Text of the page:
Categories: Faculty, Missions, Press Releases, Programs, Students

A few years ago I was invited to consult on a mission and development project that was focused on caring for at-risk kids. As I approached the residential group home where several dozen young people were being cared for, I couldn’t help but notice the despair in the eyes of the mission volunteers and caretakers of the children. You see, the missionaries were passionate about seeing young lives transformed by the gospel. There was no doubt in their sincerity to see these lives restored, but the tools and training they had received did not match the challenges they were facing.

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Whether it be working with at-risk youth and children or church planting, cross-cultural workers need proper preparation. When our academic and training programs fail to properly prepare them for the immensely difficult task of working in a new culture, communicating with a different set of standards and training in specializations needed in the field, we prevent them from fully thriving. Fortunately, some see the need and will seek additional training, some will burnout and unfortunately others will cause harm to the very ones they seek to care for. Sadly, this was the case with the group mentioned above and they were eventually closed by the local government authorities despite our best efforts.

 

Mission education and training (on both the undergraduate and graduate level) must continue to reinvent itself in the coming years. The field of mission training, as I argued in my first blog post, must keep pace with global changes and issues. This means that mission education must also keep up and even in some cases lead the way on strategy and best-practices. Mission programs are by nature an applied discipline. Developing practical skills is critical to whatever field one aspires to work in. Jim and Judy Raymo conclude that, “Skills and training are essential for successful workers of every generation” (39). As described by Moreau, Corwin and McGee, training can take place through informal, nonformal and formal opportunities (173). While all of these areas are important for mission preparation, I deeply believe that formal academic training provides students with the best opportunity to establish themselves and prepare for a thriving ministry and career in international and local contexts.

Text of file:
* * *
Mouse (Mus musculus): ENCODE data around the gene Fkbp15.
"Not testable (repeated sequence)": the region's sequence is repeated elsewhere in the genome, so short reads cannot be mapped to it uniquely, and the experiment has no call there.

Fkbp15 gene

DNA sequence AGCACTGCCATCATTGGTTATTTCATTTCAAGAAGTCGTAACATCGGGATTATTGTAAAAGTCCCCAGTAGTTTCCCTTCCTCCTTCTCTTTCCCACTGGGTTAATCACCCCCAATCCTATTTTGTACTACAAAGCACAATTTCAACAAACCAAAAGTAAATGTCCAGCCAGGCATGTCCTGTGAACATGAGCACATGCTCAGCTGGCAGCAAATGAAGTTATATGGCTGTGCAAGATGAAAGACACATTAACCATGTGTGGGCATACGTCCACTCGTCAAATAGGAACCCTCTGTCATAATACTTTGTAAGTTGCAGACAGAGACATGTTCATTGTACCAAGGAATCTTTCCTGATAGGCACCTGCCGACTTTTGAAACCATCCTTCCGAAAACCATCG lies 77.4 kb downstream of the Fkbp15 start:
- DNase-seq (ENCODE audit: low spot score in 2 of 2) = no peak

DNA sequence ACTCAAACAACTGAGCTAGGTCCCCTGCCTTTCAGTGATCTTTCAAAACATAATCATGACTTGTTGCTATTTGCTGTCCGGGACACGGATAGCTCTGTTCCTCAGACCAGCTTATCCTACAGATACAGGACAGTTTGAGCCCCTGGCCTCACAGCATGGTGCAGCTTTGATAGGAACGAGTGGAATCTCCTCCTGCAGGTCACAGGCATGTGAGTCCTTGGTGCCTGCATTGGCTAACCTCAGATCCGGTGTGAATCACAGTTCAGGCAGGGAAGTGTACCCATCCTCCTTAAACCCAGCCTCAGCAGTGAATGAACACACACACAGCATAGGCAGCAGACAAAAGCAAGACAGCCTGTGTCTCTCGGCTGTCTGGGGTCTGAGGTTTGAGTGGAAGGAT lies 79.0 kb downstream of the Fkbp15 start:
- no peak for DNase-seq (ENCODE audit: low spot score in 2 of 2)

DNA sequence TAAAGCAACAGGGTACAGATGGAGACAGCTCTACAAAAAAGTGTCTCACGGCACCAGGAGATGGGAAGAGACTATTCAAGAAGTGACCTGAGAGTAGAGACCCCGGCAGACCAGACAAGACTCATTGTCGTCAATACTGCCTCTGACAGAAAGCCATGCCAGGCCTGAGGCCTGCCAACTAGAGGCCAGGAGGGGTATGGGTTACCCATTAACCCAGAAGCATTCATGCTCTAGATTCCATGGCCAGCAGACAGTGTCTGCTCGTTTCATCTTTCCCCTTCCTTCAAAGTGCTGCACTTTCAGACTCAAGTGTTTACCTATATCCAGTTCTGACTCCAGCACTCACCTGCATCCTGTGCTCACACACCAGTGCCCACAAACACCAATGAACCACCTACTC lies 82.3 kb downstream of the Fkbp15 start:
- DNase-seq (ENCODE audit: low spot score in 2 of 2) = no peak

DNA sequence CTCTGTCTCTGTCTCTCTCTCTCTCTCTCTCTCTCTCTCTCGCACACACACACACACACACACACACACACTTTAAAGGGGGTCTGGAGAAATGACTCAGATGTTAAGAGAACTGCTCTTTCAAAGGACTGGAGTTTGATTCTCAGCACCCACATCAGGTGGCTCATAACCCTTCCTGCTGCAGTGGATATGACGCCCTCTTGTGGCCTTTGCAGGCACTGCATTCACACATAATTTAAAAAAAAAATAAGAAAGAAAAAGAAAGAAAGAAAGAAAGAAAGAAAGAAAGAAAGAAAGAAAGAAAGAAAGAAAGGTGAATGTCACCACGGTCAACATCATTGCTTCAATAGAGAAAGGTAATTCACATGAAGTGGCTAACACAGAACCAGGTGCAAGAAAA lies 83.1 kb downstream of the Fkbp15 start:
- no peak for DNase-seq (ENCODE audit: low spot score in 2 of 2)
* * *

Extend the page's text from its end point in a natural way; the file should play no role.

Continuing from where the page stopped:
The World Evangelical Fellowship recently identified four critical skills as essential for lessening attrition rates and providing an environment in which future cross-cultural workers will thrive. They are: Spirituality, Relational Skills, Ministry Skills and Training (Taylor xiv-xv). I would argue that both undergraduate and graduate programs related to the field of mission, international development and global studies should seek to incorporate these components.

Spiritual Formation: There is no substitution for spiritual formation. One’s spirituality must seek to develop an intimate relationship with God. This will prove critical in those moments of despair and hardship. J.D. Payne discusses the importance of “being continually filled with the Spirit of Mission (Eph. 5:18)” as part of our daily task in serving Christ in mission (165). One of the goals of formal Christian training should include, “genuine growth toward spiritual maturity” (Moreau, Corwin and McGee 173). This growth should be nurtured while the student prepares to serve cross-culturally. This takes place through the integration of spiritual discipline practices in the classroom and assignments related to this.

Interpersonal Skills: Relational skills provide an atmosphere for which team-work and friendships can develop. Academic programs in this field must focus on demonstrating humility and teachability as two key skills. These skills can be nurtured in students preparing to serve on a team (especially a multicultural team). According to Moreau, Corwin and McGee “these attitudes are built on proper self-appraisal” as we encourage mission students to reflect on their purpose and service in the kingdom (176). Teachability is a critical skill in developing global partnerships. Students should be prepared to learn from others from different cultural backgrounds. “A teachable person is one who recognizes the inherent worth and wisdom of others” (Moreau, Corwin and McGee 176). Most agree that “loud, impatient, demanding people with weak interpersonal skills often fail on the mission field and in team situations” (Raymo and Raymo 45).

Ministry Skills: These skills are another critical piece to developing and preparing future cross-cultural workers.        Learning to disciple others is critical to forming leaders who will bring transformation. Whether students are working in humanitarian contexts, business contexts, diplomacy or other areas, discipleship must be emphasized. Cultural sensitivity is also an area that must be developed inside the classroom through simulation activities and group interaction.

Another area that deserves attention is professional development. Professional skills must be viewed as part of our training. Integrating both ministry skills and professional skills not only opens up more opportunities for students of mission, but provides them with the foundation they need to succeed. One of the ways to develop these skills is by providing practical experiential opportunities.